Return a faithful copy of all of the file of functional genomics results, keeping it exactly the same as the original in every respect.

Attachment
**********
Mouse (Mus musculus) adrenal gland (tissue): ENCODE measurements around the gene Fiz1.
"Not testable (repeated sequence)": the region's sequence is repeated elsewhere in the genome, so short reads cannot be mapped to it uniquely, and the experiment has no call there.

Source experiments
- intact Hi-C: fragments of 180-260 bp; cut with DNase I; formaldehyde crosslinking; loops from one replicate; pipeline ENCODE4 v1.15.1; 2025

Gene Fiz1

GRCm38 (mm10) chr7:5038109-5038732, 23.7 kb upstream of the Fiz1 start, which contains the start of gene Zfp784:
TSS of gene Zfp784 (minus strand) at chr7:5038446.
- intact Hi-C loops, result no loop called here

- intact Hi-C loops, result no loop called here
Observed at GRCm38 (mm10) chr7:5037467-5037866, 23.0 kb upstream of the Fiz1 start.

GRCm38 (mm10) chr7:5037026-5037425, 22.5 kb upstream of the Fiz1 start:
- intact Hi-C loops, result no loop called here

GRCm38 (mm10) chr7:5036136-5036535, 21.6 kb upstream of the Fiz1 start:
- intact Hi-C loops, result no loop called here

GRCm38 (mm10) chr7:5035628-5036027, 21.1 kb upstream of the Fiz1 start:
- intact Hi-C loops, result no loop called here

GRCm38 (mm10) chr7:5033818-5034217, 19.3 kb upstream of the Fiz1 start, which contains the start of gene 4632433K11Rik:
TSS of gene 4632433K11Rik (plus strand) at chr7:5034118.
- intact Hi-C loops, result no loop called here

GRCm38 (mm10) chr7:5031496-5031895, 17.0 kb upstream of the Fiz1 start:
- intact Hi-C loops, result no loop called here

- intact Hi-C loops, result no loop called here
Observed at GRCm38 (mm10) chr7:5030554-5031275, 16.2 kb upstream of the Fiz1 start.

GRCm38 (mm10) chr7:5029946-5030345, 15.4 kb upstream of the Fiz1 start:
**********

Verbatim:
Mouse (Mus musculus) adrenal gland (tissue): ENCODE measurements around the gene Fiz1.
"Not testable (repeated sequence)": the region's sequence is repeated elsewhere in the genome, so short reads cannot be mapped to it uniquely, and the experiment has no call there.

Source experiments
- intact Hi-C: fragments of 180-260 bp; cut with DNase I; formaldehyde crosslinking; loops from one replicate; pipeline ENCODE4 v1.15.1; 2025

Gene Fiz1

GRCm38 (mm10) chr7:5038109-5038732, 23.7 kb upstream of the Fiz1 start, which contains the start of gene Zfp784:
TSS of gene Zfp784 (minus strand) at chr7:5038446.
- intact Hi-C loops, result no loop called here

- intact Hi-C loops, result no loop called here
Observed at GRCm38 (mm10) chr7:5037467-5037866, 23.0 kb upstream of the Fiz1 start.

GRCm38 (mm10) chr7:5037026-5037425, 22.5 kb upstream of the Fiz1 start:
- intact Hi-C loops, result no loop called here

GRCm38 (mm10) chr7:5036136-5036535, 21.6 kb upstream of the Fiz1 start:
- intact Hi-C loops, result no loop called here

GRCm38 (mm10) chr7:5035628-5036027, 21.1 kb upstream of the Fiz1 start:
- intact Hi-C loops, result no loop called here

GRCm38 (mm10) chr7:5033818-5034217, 19.3 kb upstream of the Fiz1 start, which contains the start of gene 4632433K11Rik:
TSS of gene 4632433K11Rik (plus strand) at chr7:5034118.
- intact Hi-C loops, result no loop called here

GRCm38 (mm10) chr7:5031496-5031895, 17.0 kb upstream of the Fiz1 start:
- intact Hi-C loops, result no loop called here

- intact Hi-C loops, result no loop called here
Observed at GRCm38 (mm10) chr7:5030554-5031275, 16.2 kb upstream of the Fiz1 start.

GRCm38 (mm10) chr7:5029946-5030345, 15.4 kb upstream of the Fiz1 start: